Who Pays the Birds?

Green-throated Carib by Laurent Malglaive-HR
Green-throated Carib by Laurent Malglaive

“Who pays the birds?” is the theme for the 2014 Caribbean Endemic Bird Festival (CEBF). At dozens of events throughout the region, participants will learn about the many beneficial services provided by birds, from pollination and pest control to leading fishermen to fish and attracting tourists. Although these services often go unnoticed and unappreciated, they are very important to both the ecology and economic prosperity of the Caribbean.

The festival, now in its 13th year, is led by BirdsCaribbean, the largest organization devoted to wildlife conservation in the Caribbean. The month-long festival includes Caribbean-wide activities beginning today – Earth Day (April 22), through to International Biodiversity Day (May 22), in more than twenty countries. The event celebrates the 150 bird species that are found only in the Caribbean, known as endemics. The highly successful program attracts over 80,000 participants and volunteers each year.

“Birds have always been an enjoyable part of Caribbean life, but few people understand the work they do behind the scenes,” explained Leo Douglas, President of BirdsCaribbean. BirdsCaribbean recently identified ten ways in which birds help both man and nature in the Caribbean. Pollinating flowers and dispersing seeds are valuable to natural ecosystems, while controlling insect pests and enriching soils can be highly beneficial to agriculture. Their role as garbage collectors—consuming animal carcasses and other waste—helps keep islands beautiful, but also benefits public health by disposing of materials that could cause pollution or spread disease.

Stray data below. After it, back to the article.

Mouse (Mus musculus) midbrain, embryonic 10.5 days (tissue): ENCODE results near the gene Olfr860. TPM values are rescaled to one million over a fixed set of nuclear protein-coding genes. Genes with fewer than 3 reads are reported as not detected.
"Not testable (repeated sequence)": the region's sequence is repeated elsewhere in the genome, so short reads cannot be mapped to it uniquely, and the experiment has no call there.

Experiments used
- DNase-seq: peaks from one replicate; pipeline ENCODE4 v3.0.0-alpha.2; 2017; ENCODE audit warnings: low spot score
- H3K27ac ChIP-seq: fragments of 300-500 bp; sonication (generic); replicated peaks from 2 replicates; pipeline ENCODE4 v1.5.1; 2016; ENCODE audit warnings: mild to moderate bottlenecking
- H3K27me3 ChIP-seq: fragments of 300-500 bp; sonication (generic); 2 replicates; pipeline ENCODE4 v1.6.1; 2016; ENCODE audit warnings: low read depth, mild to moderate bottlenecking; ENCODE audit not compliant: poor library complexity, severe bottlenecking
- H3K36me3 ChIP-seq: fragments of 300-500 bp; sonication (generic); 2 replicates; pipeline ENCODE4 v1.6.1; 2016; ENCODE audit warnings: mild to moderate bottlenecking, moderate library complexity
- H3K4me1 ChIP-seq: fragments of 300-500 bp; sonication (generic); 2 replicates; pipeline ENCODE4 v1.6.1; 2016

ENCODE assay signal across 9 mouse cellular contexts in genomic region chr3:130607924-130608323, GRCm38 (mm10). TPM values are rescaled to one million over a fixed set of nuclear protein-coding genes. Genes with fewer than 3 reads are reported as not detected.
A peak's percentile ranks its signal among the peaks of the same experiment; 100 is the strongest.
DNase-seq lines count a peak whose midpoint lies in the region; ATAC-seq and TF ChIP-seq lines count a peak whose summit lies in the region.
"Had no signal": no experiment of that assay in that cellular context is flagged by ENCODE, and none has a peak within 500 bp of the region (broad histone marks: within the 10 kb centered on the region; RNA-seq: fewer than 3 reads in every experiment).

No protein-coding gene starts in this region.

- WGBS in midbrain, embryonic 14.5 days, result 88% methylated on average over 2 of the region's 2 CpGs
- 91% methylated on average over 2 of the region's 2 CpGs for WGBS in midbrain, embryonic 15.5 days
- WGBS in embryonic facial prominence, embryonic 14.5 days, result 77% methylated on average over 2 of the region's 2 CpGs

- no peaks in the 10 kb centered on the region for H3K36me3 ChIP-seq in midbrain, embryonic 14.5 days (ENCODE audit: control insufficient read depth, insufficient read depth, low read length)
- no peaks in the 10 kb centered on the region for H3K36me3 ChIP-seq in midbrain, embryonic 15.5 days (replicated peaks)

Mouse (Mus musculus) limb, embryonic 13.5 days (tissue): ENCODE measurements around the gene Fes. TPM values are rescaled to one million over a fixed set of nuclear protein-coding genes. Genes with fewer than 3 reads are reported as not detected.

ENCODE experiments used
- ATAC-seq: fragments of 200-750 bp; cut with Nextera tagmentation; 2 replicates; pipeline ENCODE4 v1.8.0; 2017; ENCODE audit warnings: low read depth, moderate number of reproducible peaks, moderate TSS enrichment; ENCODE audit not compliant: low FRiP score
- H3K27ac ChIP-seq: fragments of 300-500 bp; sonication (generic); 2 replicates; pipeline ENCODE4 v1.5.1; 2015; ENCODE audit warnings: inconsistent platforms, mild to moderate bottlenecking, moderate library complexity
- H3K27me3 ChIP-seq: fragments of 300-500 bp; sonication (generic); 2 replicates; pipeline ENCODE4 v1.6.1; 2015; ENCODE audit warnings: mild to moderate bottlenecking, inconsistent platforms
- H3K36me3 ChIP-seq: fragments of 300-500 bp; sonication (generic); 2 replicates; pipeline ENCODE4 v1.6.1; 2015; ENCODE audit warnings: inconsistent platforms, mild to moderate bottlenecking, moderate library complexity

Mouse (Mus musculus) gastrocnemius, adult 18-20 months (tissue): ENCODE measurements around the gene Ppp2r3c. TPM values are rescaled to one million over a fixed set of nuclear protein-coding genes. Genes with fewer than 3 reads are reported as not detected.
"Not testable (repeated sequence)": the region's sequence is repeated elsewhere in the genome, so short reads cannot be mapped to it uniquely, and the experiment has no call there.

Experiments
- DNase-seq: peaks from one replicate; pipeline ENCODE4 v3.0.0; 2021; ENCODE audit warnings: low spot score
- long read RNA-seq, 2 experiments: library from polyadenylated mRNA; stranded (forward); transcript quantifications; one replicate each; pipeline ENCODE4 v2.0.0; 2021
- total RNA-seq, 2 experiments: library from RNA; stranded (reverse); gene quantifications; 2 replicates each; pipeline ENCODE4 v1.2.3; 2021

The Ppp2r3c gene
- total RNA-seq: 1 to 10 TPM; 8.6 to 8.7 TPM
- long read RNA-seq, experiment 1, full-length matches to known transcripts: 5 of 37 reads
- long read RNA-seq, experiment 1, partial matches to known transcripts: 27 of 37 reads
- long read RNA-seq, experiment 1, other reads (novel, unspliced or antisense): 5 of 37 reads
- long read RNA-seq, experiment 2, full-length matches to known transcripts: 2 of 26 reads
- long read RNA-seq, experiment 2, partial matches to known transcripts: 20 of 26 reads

Cuban Tody by Ernesto Reyes
Cuban Tody by Ernesto Reyes

In a region where economies are closely tied to the tourism industry, birdwatching tourism is increasingly important. “The birding market is much bigger than most people realize, and many people will travel to the Caribbean to see endemic species that they literally cannot see anywhere else in the world,” commented Lisa Sorenson, who is leading BirdsCaribbean’s regional bird tourism project called the Caribbean Birding Trail. The United States Fish & Wildlife Service found that birding and wildlife watching are worth US$32 billion per year in the United States alone, much of that spent on travel. “By helping islands cater to visitors interested in natural history, we hope to create job opportunities and encourage sustainable use of natural areas, protecting what remains of irreplaceable habitats.”

The goal of the month-long Festival over its 13-year history has always been to increase public awareness of the region’s exceptionally rich and threatened bird life, using the Caribbean’s celebrated endemic birds as flagships of conservation. Festival activities include a diverse array of public events including bird-watching excursions, lectures, seminars, photographic exhibitions, school-based art and costume competitions, church services, media campaigns, and theatrical productions all in recognition of the region’s rich bird life, natural heritage, and interconnectedness of regional habitats to global events. After a humble beginning, the Festival has grown to consistently include in excess of 80,000 participants in recent years. The Festival has been described as an unprecedented initiative of regional unification for heightening environmental education and awareness by leading international conservation organizations.

To view reports and photos of past Caribbean Endemic Bird Festivals, for downloadable Festival resources, and for updates on ongoing and planned activities in your area, click here.